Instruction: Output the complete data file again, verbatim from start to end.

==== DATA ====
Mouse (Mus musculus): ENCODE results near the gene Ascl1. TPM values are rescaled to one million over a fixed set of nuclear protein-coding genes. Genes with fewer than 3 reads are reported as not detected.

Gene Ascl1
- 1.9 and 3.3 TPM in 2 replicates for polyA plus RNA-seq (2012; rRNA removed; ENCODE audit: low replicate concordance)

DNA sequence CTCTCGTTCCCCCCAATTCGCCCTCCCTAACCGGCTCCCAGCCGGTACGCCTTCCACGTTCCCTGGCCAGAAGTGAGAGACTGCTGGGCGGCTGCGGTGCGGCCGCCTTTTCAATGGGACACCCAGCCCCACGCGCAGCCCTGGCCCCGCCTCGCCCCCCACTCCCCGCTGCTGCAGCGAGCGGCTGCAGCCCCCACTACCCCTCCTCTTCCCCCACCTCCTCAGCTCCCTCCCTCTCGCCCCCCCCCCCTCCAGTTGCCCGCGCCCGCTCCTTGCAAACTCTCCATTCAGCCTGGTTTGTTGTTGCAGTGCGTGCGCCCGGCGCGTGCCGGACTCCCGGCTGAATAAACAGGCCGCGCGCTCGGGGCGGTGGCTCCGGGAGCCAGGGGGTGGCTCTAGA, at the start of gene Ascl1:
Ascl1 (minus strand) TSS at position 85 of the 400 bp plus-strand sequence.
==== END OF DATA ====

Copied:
Mouse (Mus musculus): ENCODE results near the gene Ascl1. TPM values are rescaled to one million over a fixed set of nuclear protein-coding genes. Genes with fewer than 3 reads are reported as not detected.

Gene Ascl1
- 1.9 and 3.3 TPM in 2 replicates for polyA plus RNA-seq (2012; rRNA removed; ENCODE audit: low replicate concordance)

DNA sequence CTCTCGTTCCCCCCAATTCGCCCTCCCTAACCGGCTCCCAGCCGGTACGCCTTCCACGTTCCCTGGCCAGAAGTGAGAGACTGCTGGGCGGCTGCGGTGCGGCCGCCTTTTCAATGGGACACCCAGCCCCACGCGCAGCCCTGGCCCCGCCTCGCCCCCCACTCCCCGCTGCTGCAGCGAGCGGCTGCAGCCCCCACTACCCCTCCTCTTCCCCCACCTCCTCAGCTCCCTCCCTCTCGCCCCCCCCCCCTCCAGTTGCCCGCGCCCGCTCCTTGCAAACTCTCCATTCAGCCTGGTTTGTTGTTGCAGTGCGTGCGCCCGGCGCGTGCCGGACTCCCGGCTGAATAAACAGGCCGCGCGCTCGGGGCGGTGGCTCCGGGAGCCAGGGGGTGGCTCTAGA, at the start of gene Ascl1:
Ascl1 (minus strand) TSS at position 85 of the 400 bp plus-strand sequence.